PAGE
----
CNY Orthopedic Sports Medicine, PC: InjuryDetail: Bursitis
 
Injuries and Conditions: Knee: Bursitis: Medical Details
 
Overview
The bursa is a tiny fibrous sac located near joints throughout the body that functions to cushion and reduce friction as tendons slide over bones. The bursae also provide another protective function. After a strong impact, such as a hard blow to the knee, a bursa will fill with fluid to protect the tendons and surrounding area from damage or further injury from repeated blows and impacts.

Under normal conditions, bursae remain as thin, almost completely collapsed sacs under the skin and contain only a minimal amount of fluid inside. After a strong impact or injury triggers the sacs to fill with fluid, the bursa expands and may push out against the skin. The visible swelling around a joint after a sharp blow to the knee or elbow is often due to the inflammation of one or several of the bursae surrounding the injured joint.



Causes of Injury
  • The bursa can become fluid-filled and inflamed through repetitive motions that rub, bruise or impact the joint, the bursa or both.
  • The knee is one of several joints that can be afflicted by bursitis. This condition also occurs commonly in the joints of the elbow, shoulder and hip.
  • In the knee, bursitis is usually the result of trauma to the joint. Pressure or excessive exercise can also result in bursitis contributing to the development of this condition.
  • Prolonged kneeling or leaning on the knee can be harmful to the joint and are the source of such terms as "clergyman's knee" and "maid's knee."
  • Bursitis can effect runners or participants in sports like basketball or soccer that involve a great deal of running.
  • Volleyball players may be affected by bursitis due to frequent kneeling or diving for the ball that forces repetitive contact of the knee with the ground.
  • Wrestlers may develop bursitis from the continual rubbing of their knees on wrestling mats.

  • Diagnosis
    The diagnosis of bursitis is made through an examination of the knee which will reveal tenderness and swelling over the bursa. Often, the irritation is visible as swelling under the skin. In more severe cases, the doctor will manipulate the knee to determine whether the bursa should be aspirated (drained of some of the built-up fluid) to relieve pain.
    Anatomy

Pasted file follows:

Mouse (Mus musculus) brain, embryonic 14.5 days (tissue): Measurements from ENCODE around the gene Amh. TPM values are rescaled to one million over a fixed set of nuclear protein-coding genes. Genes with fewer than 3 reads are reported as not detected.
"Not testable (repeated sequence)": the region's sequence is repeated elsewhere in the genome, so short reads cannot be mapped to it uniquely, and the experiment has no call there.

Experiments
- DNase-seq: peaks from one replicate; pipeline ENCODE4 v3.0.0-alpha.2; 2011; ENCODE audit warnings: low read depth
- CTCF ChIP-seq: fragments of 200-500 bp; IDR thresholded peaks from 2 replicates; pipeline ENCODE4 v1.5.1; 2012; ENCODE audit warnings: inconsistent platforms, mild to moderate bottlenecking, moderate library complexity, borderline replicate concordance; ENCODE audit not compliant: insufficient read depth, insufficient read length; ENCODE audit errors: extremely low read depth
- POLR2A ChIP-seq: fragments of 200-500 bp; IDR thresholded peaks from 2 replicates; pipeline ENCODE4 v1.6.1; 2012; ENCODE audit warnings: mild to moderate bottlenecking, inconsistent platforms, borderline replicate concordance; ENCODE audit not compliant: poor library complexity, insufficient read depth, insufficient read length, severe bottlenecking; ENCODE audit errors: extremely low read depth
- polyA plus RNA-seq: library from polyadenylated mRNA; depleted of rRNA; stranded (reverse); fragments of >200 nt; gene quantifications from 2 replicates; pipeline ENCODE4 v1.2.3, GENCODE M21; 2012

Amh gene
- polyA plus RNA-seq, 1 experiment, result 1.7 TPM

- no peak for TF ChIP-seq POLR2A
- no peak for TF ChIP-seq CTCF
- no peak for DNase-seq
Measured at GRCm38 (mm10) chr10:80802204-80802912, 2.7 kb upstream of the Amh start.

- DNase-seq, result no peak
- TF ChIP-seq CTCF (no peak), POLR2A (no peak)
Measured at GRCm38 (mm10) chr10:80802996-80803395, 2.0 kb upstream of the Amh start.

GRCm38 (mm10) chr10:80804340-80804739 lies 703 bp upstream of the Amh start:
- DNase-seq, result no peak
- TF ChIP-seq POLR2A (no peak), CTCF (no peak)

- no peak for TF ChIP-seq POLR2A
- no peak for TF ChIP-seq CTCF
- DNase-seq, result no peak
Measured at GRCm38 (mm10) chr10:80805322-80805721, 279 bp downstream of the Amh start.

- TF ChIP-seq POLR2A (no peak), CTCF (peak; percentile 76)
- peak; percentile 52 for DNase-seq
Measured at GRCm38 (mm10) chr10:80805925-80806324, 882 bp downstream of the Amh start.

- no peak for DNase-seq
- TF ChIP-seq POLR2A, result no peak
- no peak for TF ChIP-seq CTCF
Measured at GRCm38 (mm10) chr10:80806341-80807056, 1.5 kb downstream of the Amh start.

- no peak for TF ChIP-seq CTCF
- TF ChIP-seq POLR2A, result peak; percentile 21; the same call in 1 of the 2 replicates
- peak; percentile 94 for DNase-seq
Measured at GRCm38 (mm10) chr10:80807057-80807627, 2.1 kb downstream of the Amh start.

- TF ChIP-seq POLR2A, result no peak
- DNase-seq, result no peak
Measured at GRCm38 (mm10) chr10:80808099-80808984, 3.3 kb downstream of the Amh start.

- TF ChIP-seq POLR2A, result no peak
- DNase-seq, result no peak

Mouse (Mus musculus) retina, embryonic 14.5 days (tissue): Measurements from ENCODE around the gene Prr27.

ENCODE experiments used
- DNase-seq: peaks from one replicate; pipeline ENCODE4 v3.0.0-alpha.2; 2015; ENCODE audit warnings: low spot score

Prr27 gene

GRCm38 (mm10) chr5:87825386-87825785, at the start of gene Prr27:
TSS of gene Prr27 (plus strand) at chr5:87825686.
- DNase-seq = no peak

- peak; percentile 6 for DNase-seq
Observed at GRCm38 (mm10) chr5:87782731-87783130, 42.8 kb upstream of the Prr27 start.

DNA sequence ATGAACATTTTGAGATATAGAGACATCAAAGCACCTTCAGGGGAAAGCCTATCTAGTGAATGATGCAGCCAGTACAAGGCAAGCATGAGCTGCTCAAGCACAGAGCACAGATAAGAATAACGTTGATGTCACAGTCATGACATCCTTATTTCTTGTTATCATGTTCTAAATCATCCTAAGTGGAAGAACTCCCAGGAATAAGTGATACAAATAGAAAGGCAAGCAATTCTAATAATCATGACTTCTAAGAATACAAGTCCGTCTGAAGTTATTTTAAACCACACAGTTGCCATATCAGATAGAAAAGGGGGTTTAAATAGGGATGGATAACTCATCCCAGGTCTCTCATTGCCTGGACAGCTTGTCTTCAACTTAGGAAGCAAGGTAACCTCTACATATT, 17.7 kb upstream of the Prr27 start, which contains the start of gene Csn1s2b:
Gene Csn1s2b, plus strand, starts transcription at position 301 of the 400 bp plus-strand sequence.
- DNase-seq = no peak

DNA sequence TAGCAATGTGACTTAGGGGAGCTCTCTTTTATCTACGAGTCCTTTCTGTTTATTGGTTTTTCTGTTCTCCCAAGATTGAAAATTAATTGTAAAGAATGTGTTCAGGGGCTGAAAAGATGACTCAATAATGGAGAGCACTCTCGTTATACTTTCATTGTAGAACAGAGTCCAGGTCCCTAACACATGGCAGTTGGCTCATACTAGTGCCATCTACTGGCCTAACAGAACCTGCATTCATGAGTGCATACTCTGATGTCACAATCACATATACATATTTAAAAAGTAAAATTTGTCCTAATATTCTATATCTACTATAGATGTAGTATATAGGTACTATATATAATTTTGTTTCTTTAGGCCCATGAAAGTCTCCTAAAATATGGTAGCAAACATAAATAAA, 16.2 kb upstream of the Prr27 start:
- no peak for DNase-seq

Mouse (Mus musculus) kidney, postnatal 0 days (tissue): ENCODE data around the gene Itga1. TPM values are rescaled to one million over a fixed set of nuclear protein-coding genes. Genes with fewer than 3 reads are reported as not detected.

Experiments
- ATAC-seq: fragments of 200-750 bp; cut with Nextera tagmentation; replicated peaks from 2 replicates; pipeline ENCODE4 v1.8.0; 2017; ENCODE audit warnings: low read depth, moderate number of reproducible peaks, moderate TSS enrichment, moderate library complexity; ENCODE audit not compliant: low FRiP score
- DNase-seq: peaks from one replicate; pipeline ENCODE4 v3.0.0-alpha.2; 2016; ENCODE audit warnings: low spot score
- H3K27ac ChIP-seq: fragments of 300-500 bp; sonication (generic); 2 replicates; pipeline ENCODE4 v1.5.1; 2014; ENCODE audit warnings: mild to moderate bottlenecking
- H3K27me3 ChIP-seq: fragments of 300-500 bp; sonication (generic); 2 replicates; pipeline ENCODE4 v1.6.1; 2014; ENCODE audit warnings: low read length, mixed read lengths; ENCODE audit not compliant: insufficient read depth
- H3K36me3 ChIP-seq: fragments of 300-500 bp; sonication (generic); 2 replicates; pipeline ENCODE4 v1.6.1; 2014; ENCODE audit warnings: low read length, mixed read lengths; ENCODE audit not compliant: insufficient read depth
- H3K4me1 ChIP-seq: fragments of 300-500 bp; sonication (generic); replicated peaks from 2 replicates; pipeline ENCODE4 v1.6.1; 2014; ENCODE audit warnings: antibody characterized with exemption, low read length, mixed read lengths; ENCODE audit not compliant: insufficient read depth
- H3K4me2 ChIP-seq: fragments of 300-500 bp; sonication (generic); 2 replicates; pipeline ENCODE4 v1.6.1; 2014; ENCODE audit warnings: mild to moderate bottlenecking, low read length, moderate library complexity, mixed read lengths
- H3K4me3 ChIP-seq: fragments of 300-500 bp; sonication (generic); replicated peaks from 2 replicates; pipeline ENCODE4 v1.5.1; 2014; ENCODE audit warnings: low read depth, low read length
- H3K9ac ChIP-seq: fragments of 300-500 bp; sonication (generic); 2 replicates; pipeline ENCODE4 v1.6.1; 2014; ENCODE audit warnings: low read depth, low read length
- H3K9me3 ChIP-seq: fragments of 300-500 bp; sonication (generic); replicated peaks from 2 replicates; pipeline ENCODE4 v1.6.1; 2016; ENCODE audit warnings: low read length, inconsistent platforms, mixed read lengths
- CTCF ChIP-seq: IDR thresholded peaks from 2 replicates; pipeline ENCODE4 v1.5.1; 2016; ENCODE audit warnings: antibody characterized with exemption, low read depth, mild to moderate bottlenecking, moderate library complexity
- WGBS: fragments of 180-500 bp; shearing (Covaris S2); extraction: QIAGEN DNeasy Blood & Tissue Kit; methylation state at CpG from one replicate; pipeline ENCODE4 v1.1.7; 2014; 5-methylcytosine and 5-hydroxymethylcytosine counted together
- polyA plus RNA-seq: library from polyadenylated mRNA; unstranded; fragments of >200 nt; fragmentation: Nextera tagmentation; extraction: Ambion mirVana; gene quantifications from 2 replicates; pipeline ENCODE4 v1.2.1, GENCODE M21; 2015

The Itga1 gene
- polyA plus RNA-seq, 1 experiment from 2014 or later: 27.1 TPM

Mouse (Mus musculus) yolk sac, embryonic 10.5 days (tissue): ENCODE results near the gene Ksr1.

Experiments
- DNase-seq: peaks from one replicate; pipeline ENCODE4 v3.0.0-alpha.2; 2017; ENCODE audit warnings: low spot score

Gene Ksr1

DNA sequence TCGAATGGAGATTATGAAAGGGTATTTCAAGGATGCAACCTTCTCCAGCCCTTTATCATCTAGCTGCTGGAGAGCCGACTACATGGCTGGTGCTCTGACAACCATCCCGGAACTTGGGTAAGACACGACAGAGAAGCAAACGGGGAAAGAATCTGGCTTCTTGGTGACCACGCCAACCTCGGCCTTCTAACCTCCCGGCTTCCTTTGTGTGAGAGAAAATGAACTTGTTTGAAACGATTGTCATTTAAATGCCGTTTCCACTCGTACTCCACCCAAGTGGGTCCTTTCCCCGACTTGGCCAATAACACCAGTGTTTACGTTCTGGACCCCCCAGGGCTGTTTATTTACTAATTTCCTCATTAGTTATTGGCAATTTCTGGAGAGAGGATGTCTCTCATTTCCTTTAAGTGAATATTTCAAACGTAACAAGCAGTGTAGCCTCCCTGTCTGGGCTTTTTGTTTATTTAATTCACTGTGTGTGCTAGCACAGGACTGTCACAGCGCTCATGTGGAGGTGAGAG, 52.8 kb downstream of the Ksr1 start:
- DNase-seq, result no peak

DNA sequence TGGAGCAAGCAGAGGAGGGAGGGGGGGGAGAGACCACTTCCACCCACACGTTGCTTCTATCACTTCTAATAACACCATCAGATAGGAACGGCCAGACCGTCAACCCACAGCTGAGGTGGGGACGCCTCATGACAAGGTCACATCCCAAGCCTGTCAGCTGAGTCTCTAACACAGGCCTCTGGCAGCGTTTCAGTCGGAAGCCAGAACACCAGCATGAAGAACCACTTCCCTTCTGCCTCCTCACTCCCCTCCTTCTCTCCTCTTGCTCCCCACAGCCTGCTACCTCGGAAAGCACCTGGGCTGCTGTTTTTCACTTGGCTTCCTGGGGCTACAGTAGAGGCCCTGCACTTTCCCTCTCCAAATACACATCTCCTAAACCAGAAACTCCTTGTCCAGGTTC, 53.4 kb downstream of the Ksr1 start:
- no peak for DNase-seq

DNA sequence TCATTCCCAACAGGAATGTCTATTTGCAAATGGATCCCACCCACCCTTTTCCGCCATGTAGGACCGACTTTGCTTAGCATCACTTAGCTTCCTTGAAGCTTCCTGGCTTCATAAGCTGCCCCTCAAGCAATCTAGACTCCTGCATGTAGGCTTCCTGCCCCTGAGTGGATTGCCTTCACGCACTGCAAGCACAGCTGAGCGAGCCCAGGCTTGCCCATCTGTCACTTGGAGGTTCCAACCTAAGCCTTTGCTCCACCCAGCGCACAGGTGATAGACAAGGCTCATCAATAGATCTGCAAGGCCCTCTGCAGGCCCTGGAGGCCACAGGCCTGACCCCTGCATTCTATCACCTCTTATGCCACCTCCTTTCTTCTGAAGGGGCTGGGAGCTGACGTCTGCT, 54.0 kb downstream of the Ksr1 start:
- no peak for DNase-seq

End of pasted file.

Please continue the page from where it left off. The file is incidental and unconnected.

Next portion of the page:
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     Product Considerations
    Knee: Compression Sleeves
    Knee compression sleeves give added support, increasing stability and helping to reduce swelling in an injured knee. Patients that have light sprains may be directed to use a compression sleeve during the early stages of rehabilitation. Other patients that have ongoing knee problems or chronic conditions may be recommended to use a sleeve on a daily basis. These sleeves are less restricting than most other knee supports and can be worn under loose fitting clothing.

    Knee compression sleeves can be used to treat:

  • Light swelling.
  • Light knee strains.
  • Chronic inflammation.
  • Degenerative joint disease.


  • NSAIDs
    NSAIDs (Nonsteroidal Anti-Inflammatory Drugs) are a group of drugs used to control pain. This category of medications includes both prescription and common over-the-counter painkillers such as ibuprofen. NSAIDs are effective for many types of pain that can occur because of inflammation of muscles, joints and bones. The drugs work quickly and people often notice some benefit within a few hours of taking the tablet. However, the complete effectiveness of the drug may not be realized for up to four weeks. For each individual, some varieties of NSAIDs are more effective than others. Often, patients will find that one or two varieties are helpful whereas others may not be as effective in controlling symptoms. It is usually necessary to try several brands and continue with the one that is most suitable. NSAIDs can be used to treat:
  • Pain resulting from inflammation or swelling.
  • Pain after injury.
  • Joint pain and arthritis.


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